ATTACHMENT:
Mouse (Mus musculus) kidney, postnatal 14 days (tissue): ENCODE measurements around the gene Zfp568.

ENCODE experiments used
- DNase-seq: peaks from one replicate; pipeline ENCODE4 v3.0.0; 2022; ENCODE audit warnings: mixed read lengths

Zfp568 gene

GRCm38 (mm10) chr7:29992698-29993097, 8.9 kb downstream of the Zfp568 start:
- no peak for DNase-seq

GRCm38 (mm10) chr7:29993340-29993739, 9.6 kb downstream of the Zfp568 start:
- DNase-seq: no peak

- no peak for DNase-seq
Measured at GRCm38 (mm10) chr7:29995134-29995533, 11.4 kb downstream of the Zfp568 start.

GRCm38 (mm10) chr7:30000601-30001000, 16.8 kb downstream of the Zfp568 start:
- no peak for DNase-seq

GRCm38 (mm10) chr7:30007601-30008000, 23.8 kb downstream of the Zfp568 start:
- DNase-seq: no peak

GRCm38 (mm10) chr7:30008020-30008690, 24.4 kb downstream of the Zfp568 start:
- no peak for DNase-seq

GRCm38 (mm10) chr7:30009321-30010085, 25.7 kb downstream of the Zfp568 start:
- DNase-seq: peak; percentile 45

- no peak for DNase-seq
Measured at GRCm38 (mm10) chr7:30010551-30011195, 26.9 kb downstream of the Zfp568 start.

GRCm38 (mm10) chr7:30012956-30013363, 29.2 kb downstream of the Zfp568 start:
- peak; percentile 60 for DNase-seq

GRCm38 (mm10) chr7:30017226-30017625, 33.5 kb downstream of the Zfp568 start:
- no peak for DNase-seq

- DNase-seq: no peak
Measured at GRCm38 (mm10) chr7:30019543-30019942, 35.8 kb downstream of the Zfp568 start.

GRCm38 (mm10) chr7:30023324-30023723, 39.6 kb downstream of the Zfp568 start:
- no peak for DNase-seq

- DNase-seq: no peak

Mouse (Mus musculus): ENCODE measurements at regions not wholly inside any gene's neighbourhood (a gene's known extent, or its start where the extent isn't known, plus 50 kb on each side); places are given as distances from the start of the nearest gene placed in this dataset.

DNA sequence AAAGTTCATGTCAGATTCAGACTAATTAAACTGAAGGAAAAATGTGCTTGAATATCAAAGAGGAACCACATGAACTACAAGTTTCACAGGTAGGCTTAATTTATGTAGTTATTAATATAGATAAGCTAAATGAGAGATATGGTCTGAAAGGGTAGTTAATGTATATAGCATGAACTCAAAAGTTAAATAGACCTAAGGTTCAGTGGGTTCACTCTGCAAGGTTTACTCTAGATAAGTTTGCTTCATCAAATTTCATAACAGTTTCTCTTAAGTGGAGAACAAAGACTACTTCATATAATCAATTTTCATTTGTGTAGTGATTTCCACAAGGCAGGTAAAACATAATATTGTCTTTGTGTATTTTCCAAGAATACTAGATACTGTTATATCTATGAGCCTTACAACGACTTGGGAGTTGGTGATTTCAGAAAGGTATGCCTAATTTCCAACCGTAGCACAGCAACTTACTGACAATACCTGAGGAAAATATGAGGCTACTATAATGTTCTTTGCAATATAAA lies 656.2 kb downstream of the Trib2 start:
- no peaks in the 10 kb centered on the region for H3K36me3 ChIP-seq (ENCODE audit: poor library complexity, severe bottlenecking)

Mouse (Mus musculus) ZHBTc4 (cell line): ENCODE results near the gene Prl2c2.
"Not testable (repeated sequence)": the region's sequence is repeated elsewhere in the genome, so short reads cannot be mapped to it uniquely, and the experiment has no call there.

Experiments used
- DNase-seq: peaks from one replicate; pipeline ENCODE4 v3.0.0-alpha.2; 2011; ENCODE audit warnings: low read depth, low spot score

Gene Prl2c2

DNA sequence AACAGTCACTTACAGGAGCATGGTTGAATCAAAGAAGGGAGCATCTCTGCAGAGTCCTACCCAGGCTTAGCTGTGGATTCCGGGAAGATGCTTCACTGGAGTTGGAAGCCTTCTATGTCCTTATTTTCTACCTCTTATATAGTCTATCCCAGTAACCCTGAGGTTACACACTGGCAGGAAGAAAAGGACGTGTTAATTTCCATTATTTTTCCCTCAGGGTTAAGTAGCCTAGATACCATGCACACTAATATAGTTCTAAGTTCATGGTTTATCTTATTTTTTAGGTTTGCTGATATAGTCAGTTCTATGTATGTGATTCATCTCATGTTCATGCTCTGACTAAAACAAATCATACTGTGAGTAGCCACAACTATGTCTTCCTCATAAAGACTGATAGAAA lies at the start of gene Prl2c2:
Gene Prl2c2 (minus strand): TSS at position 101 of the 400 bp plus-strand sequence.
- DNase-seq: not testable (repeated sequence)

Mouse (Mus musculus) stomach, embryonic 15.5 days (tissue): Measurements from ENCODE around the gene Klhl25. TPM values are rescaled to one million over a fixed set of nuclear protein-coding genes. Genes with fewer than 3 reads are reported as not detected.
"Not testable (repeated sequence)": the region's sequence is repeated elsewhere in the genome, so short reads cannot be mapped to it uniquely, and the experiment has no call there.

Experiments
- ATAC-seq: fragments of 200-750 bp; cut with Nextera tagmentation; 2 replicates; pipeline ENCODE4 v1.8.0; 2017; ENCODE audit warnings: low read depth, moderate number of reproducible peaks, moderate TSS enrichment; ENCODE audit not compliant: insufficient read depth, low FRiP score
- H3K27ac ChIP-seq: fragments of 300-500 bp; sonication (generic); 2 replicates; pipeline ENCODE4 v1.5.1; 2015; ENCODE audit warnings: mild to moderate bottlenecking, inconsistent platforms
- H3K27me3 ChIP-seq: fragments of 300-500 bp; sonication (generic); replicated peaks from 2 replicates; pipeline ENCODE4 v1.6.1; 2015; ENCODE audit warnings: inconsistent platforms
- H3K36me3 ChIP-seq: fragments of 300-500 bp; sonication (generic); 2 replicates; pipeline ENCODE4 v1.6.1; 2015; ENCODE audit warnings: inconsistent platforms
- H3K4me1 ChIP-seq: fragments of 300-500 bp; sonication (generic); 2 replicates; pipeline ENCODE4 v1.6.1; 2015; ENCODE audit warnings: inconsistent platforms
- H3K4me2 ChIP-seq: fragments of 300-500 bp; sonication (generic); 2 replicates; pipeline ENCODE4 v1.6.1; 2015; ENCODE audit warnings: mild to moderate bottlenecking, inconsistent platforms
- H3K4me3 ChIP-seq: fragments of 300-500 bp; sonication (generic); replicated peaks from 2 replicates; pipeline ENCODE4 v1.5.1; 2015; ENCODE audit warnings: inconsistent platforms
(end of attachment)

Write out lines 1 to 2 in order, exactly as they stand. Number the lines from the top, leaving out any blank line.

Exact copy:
Mouse (Mus musculus) kidney, postnatal 14 days (tissue): ENCODE measurements around the gene Zfp568.

ENCODE experiments used